Health

Report cover of Peer Education Program Pocket Guide

In our role as Gender advisor on the AIDSFree project, EnCompass developed this pocket guide to provide peer educators with tools to deliver training to prison inmates and staff about HIV and tuberculosis (TB) prevention and treatment. It contains six modules and was developed in both English and Swahili.

Heran presenting to an audience

As we approach the 2018 Gender 360 Summit on June 11, which EnCompass is co-sponsoring, several of our staff will present on our work related to “Positive Girl and Boy Development,” the summit’s theme. To kick off this three-part series, we talked with Heran Tadesse, EnCompass’ Senior Gender Advisor in Addis Ababa, Ethiopia.

The author with a small child in Zambia

My first experience in international development was as a Peace Corps Volunteer in a rural village in northern Zambia. During my two years as a health volunteer, I saw time and time again projects designed by “experts” in Washington, D.C., that failed in my small village. 

Indoor Residual Spray operator in a room with "Love" written on the wall

A few years ago, I wrote about how EnCompass’ curriculum design and facilitation work on two USAID programs was helping equip Ugandans to win the fight against malaria. This is one of the most rewarding projects I have had the pleasure of being involved with, knowing our work was contributing to saving lives and changing the future for northern Uganda. 

first page of MEASURE evaluation report

The Monitoring and Evaluation to Assess and Use Results (MEASURE) Evaluation Phase IV project is the flagship mechanism for strengthening health information systems (HIS) in developing countries at the USAID Bureau of Global Health. EnCompass was contracted to conduct an evaluation of this mechanism. In this report, the evaluation team examines how effective the project has been in meeting key stakeholders’ needs.

Heath workers in West Africa

The Monitoring and Evaluation to Assess and Use Results (MEASURE) Evaluation Phase IV project is the USAID Bureau for Global Health’s flagship mechanism for strengthening health information systems in more than 30 developing countries. USAID/Washington contracted EnCompass to conduct a midterm performance evaluation of MEASURE Evaluation to examine how effective the project has been in meeting key stakeholders’ needs.

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Scant data exists on the prevalence of violence against children worldwide. However, available information shows that violence against children is a global problem. This desktop study aims to glean from published and grey literature the extent of sexual violence and exploitation against children in Lesotho. The goal of this study is to better understand the government of Lesotho's national response efforts to reduce violence against children.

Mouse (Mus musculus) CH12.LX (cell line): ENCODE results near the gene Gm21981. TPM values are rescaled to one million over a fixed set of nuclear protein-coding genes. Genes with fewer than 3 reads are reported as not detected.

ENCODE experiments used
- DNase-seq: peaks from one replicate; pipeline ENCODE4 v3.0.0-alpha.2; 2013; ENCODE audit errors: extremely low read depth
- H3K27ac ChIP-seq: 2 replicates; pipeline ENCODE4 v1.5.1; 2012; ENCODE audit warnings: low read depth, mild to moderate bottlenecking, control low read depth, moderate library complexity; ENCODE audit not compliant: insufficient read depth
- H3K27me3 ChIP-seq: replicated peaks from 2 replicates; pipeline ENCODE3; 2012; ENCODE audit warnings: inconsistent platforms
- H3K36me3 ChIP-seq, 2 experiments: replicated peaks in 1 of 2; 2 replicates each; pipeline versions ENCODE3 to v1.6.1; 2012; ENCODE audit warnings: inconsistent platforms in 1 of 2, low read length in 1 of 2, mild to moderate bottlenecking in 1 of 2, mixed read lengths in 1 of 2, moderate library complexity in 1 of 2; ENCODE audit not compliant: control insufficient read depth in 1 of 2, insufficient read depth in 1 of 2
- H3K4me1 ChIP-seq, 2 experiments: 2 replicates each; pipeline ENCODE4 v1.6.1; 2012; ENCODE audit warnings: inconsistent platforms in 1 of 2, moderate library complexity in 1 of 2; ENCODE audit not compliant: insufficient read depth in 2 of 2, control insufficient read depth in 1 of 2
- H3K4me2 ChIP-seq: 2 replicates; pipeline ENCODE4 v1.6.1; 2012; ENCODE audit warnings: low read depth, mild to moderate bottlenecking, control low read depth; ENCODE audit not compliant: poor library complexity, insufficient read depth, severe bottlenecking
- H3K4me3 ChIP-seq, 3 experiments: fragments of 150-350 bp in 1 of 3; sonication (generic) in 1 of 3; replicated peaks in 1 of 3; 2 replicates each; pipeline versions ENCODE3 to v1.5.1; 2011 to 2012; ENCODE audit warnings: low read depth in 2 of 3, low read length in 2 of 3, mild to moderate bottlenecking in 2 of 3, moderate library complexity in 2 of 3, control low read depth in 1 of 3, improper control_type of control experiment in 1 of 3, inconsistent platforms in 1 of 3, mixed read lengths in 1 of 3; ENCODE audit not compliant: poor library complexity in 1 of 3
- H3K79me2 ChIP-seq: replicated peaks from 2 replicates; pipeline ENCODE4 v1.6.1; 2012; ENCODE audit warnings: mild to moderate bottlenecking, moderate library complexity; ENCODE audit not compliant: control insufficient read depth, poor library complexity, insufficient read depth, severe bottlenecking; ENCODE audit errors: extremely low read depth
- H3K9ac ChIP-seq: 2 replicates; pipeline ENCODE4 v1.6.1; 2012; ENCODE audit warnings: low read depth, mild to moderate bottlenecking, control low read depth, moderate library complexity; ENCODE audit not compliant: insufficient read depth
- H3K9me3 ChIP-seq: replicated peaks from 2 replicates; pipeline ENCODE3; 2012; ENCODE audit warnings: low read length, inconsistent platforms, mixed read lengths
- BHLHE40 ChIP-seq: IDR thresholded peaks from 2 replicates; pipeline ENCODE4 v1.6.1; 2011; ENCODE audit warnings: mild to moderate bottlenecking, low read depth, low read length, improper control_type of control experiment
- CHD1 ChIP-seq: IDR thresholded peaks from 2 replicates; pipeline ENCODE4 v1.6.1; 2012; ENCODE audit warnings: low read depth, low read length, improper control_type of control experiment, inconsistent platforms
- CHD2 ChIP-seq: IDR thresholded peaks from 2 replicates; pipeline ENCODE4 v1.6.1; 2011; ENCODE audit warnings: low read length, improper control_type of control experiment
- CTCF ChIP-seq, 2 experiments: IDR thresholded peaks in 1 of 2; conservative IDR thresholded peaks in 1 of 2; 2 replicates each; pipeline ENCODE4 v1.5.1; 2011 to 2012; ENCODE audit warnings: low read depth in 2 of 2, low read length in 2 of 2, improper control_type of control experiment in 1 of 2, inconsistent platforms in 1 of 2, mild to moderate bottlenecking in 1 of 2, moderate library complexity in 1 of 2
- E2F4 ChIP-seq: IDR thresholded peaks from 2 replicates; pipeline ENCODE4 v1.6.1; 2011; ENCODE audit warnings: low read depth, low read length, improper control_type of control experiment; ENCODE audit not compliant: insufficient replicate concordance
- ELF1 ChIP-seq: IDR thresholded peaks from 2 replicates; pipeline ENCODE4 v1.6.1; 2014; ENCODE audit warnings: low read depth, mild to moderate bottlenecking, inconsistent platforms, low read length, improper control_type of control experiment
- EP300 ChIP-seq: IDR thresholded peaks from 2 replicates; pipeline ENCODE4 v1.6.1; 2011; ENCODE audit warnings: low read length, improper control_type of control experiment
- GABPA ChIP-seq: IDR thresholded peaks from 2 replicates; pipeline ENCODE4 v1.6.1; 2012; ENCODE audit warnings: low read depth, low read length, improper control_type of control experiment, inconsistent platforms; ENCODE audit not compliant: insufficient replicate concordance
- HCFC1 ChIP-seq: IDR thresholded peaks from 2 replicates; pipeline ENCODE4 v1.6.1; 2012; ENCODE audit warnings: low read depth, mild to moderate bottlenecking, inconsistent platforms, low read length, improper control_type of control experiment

HIV and mental illness are significant global public health concerns in Zimbabwe. A coordinated and comprehensive response, particularly between HIV treatment, care, and support services and mental health care can improve health outcomes among people living with HIV. In collaboration with the U.S. President’s Emergency Plan for AIDS Relief Care and Support and Treatment Technical Working Groups, AIDSTAR-One is implementing a pilot activity that will integrate mental health and harmful substance use screening, counseling, and referral into HIV treatment and care sites in Zimbabwe.

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Research shows that early childhood development (ECD) is critical to both mental and physical health later in life. However, programming targeting orphans and vulnerable children (OVC) is almost exclusively focused on school-aged OVC, and only rarely are very young children included in program activities. This technical brief, aimed at program planners and implementers, highlights the benefits of ECD interventions and outlines essential elements of ECD programming targeted towards OVC.

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There are no reliable estimates of the number of children living with disabilities. Estimates vary greatly, depending on the definition of disability, the methodology, and the measurement tool used (World Bank 2011; WHO 2012b). The most commonly used estimates are that approximately 93 million children aged 14 or younger live with a moderate or severe disability of some kind (UNICEF 2013c); and that globally, up to 150 million children (aged 0-18) experience some form of disability: learning, speech, physical, cognitive, sensory, or emotional (Global Partnership for Children 2012).

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